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The Statute of Anne is now seen as the origin of copyright law.

The Statute of Anne, short title Copyright Act 1709 8 Anne c.19; long title An Act for the Encouragement of Learning, by vesting the Copies of Printed Books in the Authors or purchasers of such Copies, during the Times therein mentioned, was the first copyright statute in the Kingdom of Great Britain (thus the United Kingdom, see Copyright law of the United Kingdom). It was enacted in 1709 and entered into force on 10 April 1710. It is generally considered to be the first fully-fledged copyright statute. It is named for Queen Anne, during whose reign it was enacted.

The Statute of Anne did not apply to the American colonies, although some scholars have asserted otherwise. The colonies' economy was largely agrarian, hence copyright law was not a priority, resulting in only three private copyright acts being passed in America prior to 1783. Two of the acts were limited to seven years, the other was limited to a term of five years. In 1783 several authors' petitions persuaded the Continental Congress "that nothing is more properly a man's own than the fruit of his study, and that the protection and security of literary property would greatly tends to encourage genius and to promote useful discoveries."

Today COPYRIGHT PROTECTION IS AUTOMATIC Under the present copyright law which became effective January 1, 1978, a work is automatically protected by copy-right when it is created. A work is created when it is "fixed" in a copy or phono-record for the first time. Neither registration in the Copyright Office nor publication is required to secure copyright under the present law.

A site with more than you ever want to know about copyright...

First off, the moment you create ANYTHING visual—paintings, drawings, photographs, sculptures, etc—the only person who is allowed to copy that art is you. If you decide to sell prints of one of your paintings, you can. If anyone else does, without your written permission, you have the right to take them to court and sue for damages. In fact, copyright laws are so strong that your family or legal heirs will still own the copyright to your artwork until 70 years after your death. Artists that display their work online or allow their art to be published in books or magazines often put a copyright symbol (along with their name and the year the artwork was created) next to the reproduced image. © 2010 Alison Williams especially on web pages or next to images on web pages...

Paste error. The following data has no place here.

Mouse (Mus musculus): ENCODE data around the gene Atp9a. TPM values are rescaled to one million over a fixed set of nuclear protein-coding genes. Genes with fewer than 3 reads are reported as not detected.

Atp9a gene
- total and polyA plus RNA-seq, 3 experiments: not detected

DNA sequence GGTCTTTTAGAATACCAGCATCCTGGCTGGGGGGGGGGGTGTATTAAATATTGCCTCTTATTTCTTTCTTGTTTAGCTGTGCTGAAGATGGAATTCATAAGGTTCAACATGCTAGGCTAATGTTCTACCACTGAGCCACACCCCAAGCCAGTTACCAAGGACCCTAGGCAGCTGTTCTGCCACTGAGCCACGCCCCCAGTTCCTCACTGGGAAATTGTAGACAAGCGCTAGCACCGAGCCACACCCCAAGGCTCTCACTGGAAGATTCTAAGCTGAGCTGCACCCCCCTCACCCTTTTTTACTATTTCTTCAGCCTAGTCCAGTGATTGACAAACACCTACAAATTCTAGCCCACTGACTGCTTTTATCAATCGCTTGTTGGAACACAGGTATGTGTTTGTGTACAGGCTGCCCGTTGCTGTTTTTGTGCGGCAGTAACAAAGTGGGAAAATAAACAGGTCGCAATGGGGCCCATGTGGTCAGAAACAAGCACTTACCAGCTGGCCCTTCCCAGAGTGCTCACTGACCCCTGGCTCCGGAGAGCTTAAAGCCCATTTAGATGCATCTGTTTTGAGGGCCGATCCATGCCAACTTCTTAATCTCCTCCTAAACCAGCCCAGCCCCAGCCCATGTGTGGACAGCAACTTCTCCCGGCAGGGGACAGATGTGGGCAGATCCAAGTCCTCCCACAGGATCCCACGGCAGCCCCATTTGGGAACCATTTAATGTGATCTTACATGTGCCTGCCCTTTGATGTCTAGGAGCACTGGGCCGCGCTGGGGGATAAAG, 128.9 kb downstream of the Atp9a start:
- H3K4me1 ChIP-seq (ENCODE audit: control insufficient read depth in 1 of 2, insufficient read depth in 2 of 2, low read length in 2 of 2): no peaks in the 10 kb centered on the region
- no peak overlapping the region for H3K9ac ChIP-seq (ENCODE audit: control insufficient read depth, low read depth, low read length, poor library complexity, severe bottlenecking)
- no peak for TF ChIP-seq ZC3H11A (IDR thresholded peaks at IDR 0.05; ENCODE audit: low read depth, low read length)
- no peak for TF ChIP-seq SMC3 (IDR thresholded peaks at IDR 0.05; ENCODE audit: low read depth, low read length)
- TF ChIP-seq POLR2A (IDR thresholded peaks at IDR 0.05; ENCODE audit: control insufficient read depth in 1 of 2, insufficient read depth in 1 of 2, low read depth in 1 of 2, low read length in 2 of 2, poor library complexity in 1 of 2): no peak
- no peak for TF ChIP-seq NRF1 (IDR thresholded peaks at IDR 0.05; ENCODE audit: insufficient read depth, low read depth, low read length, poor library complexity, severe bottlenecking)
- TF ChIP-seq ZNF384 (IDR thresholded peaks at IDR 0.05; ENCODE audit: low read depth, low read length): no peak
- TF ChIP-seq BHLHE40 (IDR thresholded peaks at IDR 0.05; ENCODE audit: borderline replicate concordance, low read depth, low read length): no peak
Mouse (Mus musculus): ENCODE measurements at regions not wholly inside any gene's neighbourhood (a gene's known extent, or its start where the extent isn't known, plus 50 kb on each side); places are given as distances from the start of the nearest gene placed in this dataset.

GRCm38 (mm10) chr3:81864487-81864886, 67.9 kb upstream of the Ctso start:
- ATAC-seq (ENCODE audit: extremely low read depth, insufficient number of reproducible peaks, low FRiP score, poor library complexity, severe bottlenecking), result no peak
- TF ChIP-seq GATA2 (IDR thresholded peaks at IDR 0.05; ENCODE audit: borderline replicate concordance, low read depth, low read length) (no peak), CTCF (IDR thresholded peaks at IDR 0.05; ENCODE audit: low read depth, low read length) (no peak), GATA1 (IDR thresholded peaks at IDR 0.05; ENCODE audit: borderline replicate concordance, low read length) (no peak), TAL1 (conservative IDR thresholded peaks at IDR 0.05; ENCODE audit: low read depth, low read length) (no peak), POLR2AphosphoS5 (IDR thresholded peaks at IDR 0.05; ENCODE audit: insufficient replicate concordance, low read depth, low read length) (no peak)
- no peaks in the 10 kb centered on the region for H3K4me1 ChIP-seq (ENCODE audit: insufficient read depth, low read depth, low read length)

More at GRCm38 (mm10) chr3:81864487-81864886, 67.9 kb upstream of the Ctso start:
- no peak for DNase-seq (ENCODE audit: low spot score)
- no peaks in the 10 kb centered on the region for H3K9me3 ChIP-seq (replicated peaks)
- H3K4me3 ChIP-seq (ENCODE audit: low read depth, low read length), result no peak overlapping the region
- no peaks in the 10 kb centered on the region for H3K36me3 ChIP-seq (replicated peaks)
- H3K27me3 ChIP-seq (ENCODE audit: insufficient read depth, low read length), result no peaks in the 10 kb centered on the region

This practice isn’t actually necessary—you still own the copyright, even without using the symbol—but at least this will remind people not to copy your work. Additionally, if you find out that someone HAS “infringed on your copyright, and you can prove that the copyright symbol was next to the image of your artwork that they copied, you’ll have a very strong case against them if the issue ever goes to court—which is exactly why so many artists choose to put up that copyright notice. You should also be aware that even after selling an original work of art to a collector, you still hold the copyright to it. The buyer cannot make prints or sell copies of your art unless you’ve given them that express permission in writing.

Now, even though you own the copyright to your art immediately after creating it, there are still ways to officially register your copyright claim with the US government and most other governments (if you live outside the US) as well. Some of the reasons to officially register your artwork are: 1. Registration creates a public record of your copyright (more proof in court) 2. Registration is the first step required before you can sue someone for infringement 3. Registration often increases the amount you can sue for If you don’t plan on suing someone, here are a few other reasons to register: 1.You’ve created something especially valuable (ie, the next Mickey Mouse). 2.You plan on selling the copyright of your art to someone else 3.You’re very, very cautious. In the US you can register your copyright with the US Library of Congress Copyright Office by filling out an application and paying a fee. For further information about the application form and costs, make sure to visit

How to write © on your Mac?

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Who Owns Copyrights?
Copyright protection subsists from the time the work is created in fixed, tangible form. The copyright in the work of authorship immediately becomes the property of the author who created the work. Only the author or those deriving their rights through the author can rightfully claim copyright.

What about when you create work in a workplace?